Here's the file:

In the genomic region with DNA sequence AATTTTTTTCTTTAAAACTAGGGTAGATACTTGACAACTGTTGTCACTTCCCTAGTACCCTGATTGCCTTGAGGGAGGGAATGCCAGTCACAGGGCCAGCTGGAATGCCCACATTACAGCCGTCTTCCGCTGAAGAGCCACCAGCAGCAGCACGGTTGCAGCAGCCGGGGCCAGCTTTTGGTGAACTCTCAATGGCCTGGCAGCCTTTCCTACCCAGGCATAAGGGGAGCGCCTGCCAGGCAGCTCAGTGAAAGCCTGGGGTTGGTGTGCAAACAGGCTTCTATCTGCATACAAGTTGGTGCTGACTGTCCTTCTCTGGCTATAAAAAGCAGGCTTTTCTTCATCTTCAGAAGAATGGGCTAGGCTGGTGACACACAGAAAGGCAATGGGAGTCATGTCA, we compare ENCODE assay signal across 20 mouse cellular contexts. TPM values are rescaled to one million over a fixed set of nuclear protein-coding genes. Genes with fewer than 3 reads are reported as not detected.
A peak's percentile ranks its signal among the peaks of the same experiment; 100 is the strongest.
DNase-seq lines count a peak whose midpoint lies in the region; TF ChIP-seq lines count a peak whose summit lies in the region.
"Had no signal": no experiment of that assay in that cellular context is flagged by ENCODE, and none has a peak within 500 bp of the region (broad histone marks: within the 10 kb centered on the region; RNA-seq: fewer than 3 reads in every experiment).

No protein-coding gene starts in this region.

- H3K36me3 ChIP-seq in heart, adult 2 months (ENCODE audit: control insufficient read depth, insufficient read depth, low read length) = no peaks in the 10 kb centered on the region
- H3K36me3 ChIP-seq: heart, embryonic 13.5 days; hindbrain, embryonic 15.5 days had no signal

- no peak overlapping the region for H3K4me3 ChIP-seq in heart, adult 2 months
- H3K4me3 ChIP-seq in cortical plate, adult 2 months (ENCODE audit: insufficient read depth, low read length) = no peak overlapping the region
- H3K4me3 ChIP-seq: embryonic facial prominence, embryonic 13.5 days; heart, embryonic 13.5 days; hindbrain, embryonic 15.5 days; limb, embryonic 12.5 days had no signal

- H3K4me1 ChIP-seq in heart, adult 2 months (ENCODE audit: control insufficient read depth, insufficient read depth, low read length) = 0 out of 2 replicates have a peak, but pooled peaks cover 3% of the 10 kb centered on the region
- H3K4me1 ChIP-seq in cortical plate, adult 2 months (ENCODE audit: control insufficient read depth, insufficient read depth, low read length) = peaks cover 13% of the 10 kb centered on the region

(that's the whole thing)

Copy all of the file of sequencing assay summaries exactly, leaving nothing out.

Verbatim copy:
In the genomic region with DNA sequence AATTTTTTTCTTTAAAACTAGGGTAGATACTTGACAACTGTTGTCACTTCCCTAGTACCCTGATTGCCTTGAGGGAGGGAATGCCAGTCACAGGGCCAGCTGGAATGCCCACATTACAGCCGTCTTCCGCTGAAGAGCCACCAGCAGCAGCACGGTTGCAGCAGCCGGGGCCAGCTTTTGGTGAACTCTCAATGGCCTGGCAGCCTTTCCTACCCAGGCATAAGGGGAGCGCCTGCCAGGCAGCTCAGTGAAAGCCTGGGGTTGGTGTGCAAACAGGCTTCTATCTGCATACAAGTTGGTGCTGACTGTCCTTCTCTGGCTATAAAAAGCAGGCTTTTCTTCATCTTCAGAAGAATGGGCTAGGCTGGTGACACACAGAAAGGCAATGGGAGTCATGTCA, we compare ENCODE assay signal across 20 mouse cellular contexts. TPM values are rescaled to one million over a fixed set of nuclear protein-coding genes. Genes with fewer than 3 reads are reported as not detected.
A peak's percentile ranks its signal among the peaks of the same experiment; 100 is the strongest.
DNase-seq lines count a peak whose midpoint lies in the region; TF ChIP-seq lines count a peak whose summit lies in the region.
"Had no signal": no experiment of that assay in that cellular context is flagged by ENCODE, and none has a peak within 500 bp of the region (broad histone marks: within the 10 kb centered on the region; RNA-seq: fewer than 3 reads in every experiment).

No protein-coding gene starts in this region.

- H3K36me3 ChIP-seq in heart, adult 2 months (ENCODE audit: control insufficient read depth, insufficient read depth, low read length) = no peaks in the 10 kb centered on the region
- H3K36me3 ChIP-seq: heart, embryonic 13.5 days; hindbrain, embryonic 15.5 days had no signal

- no peak overlapping the region for H3K4me3 ChIP-seq in heart, adult 2 months
- H3K4me3 ChIP-seq in cortical plate, adult 2 months (ENCODE audit: insufficient read depth, low read length) = no peak overlapping the region
- H3K4me3 ChIP-seq: embryonic facial prominence, embryonic 13.5 days; heart, embryonic 13.5 days; hindbrain, embryonic 15.5 days; limb, embryonic 12.5 days had no signal

- H3K4me1 ChIP-seq in heart, adult 2 months (ENCODE audit: control insufficient read depth, insufficient read depth, low read length) = 0 out of 2 replicates have a peak, but pooled peaks cover 3% of the 10 kb centered on the region
- H3K4me1 ChIP-seq in cortical plate, adult 2 months (ENCODE audit: control insufficient read depth, insufficient read depth, low read length) = peaks cover 13% of the 10 kb centered on the region